With the market scraping all-time highs—and dividend yields scraping historic lows—you’re probably thinking there’s nowhere you can find big, safe dividends with at least some price upside right now.
Well, you’re far from alone. The good news is, there’s still one place where the undervalued dividend payers you crave are common.
Today I’m going to show you exactly where to find these buys, in a sector rife with bargain-priced high dividends yielding all the way up to 12.5%. That’s more than 10X what the average S&P 500 stock pays.
Step 1 of Our Dividend Bargain Hunt: Step Back … Way Back
This gives us a nice opportunity to hone our value-seeking skills, too, by doing one of my favorite things—drilling down into the latest earnings numbers, which is something too few investors do. That’s too bad, because they’re readily available, and they’re a good first stop in our hunt for undervalued dividend payers.
Earnings Beat Back the Pandemic
Earnings are up across the board in the fourth quarter, rising 2.9% overall—an exceptional performance given that lockdowns and social-distancing measures have hamstrung the economy. Minor declines in real estate and utilities, as well as big declines in industrials and energy, due mostly to the still-depressed price of oil, are the exceptions.
(Hint: keep an eye on real estate, with its barely noticeable loss above—that’s the first sign there could be value there.)
These numbers, by the way, help ease bubble worries, as a 2.9% earnings gain justifies the 5% rise we’ve seen in the S&P 500 this year, especially when you look forward—as the market always does.
What’s really getting markets pumped is the vaccine rollout, which, while not as fast as one would hope, is showing real progress. As I write, 70 million vaccines have been distributed, meaning some level of immunity will be available for 30% of the population, and we already have about a quarter of the country with some level of immunity from prior infection.
Vaccine Distribution Is Bullish for an Open Economy
The stock market loves this story, as it should; if companies could demonstrate revenue and earnings growth during a lockdown, with tourism down nearly 60% and unemployment still more than double what it was a year ago, shouldn’t companies demonstrate even more growth post-COVID?
This is driving enthusiasm and buying pressure, and the more vaccines are distributed, the more enthusiasm there will be. But there’s one sector where this enthusiasm is not translating into buying pressure—our not too hot, not too cold play from the earnings chart above.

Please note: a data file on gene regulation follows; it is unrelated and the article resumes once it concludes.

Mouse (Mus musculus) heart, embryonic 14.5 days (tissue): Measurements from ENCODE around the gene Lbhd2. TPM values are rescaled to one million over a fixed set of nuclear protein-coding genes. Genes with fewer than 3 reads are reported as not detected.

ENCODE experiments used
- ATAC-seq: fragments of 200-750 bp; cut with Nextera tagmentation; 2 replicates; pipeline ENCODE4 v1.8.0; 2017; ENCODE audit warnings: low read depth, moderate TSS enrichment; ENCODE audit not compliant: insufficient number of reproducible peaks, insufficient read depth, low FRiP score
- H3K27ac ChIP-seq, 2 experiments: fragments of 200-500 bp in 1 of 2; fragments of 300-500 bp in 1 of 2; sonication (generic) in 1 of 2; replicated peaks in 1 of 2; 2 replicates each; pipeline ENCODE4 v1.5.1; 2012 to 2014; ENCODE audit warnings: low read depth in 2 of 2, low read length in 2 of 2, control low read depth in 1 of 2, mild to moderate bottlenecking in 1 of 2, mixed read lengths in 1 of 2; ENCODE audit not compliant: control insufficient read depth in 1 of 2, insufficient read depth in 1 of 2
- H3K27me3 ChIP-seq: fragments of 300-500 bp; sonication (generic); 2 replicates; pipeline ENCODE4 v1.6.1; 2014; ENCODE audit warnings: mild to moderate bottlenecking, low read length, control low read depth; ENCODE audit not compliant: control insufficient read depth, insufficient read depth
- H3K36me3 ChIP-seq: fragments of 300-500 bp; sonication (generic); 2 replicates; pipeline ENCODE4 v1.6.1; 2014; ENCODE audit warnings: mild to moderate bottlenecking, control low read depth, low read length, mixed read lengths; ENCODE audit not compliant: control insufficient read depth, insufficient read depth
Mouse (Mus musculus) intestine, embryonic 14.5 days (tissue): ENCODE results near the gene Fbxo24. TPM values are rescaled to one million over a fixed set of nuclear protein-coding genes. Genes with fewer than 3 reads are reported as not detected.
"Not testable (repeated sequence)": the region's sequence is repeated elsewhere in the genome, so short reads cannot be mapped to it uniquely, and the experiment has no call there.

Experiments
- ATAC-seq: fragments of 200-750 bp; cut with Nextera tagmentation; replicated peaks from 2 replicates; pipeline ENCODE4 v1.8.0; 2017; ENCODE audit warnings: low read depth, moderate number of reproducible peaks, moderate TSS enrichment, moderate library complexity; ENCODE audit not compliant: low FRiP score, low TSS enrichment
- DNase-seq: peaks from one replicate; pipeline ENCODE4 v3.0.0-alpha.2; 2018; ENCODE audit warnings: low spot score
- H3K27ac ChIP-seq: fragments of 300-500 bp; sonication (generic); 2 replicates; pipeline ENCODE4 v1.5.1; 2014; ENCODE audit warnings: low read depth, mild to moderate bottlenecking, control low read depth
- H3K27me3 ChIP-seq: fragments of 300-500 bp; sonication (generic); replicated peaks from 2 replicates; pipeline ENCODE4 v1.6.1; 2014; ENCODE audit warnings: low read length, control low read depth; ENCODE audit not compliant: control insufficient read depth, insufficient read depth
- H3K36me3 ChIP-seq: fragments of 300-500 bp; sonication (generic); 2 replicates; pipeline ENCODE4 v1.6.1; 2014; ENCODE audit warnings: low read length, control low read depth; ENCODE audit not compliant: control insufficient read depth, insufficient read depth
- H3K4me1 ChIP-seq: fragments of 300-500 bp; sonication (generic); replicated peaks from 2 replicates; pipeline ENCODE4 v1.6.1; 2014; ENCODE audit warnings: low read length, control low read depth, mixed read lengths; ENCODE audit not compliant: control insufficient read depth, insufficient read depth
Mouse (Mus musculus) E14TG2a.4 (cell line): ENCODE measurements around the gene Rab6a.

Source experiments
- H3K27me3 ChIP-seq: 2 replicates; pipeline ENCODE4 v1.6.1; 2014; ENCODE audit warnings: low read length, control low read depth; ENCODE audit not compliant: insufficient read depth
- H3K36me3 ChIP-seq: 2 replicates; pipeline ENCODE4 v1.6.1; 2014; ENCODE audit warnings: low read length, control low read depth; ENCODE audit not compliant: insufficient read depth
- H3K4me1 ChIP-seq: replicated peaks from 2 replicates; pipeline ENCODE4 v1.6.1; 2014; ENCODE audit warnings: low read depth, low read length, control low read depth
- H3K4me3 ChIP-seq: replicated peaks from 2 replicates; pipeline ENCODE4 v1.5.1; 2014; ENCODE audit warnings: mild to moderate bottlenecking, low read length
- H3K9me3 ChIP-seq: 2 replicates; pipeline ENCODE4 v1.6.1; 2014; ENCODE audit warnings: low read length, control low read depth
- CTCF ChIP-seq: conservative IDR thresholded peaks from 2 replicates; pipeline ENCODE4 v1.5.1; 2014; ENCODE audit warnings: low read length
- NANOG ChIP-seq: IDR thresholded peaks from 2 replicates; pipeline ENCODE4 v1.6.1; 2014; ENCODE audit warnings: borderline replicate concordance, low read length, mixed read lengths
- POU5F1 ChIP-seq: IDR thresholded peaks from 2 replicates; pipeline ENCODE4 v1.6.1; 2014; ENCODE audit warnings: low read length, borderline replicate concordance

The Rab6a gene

Real Estate: The Last Stock-Market Bargain?
On paper, real estate has a lot going for it. Record-low interest rates mean real-estate firms (including publicly traded real estate investment trusts, or REITs) have access to cheap financing. And being one of the only sectors that hasn’t recovered since the pandemic started, going by the performance of the benchmark SPDR Dow Jones REIT ETF (RWR)
Of course, that should lead us to ask: why haven’t more people bought in already?
The answer goes back to that drop in earnings. Social distancing and the fear of shopping in stores are still hurting real estate, as well as things like eviction moratoriums. Those factors, in turn, have slowed investors’ move back into the sector.
But the fourth quarter has come and gone, and what really matters is how earnings will look in 2021. With vaccinations rising and experts now forecasting that vaccines will be available to the broader public by April, there’s reason to believe retail shops, restaurants and even movie theaters will be opening before the summer. That means real estate companies should have fewer problems collecting the rent, and they should see more demand for their properties, too. This reopening, combined with a low bar from the year-earlier period, should make their profits look very strong in the last half of 2021.
That makes now a good time to get in.
This 12.5% Dividend Is Still Available at a Discount
Most folks would simply buy in through RWR, but we’re CEF investors! We don’t settle for 3.7% yields like the ETF pays when it’s so easy to go one step further and grab ourselves in a huge 12.5% payout.
That gaudy payout comes to us from the Brookfield Real Assets Income Fund (RA). The CEF, which has seen its portfolio almost fully recover from the pandemic, splits its investments between “essential” REITs like cell-tower operator American Tower Corp
But despite its portfolio’s gains, RA still trades at a 4.1% discount to NAV as I write this, while RWR trades at no discount at all, because unlike CEFs, ETFs always trade at par. That makes the CEF option a no-brainer when investing in REITs or any other kind of stock or bond.
Michael Foster is the Lead Research Analyst for Contrarian Outlook. For more great income ideas, click here for our latest report “Indestructible Income: 5 Bargain Funds with Safe 8.3% Dividends.”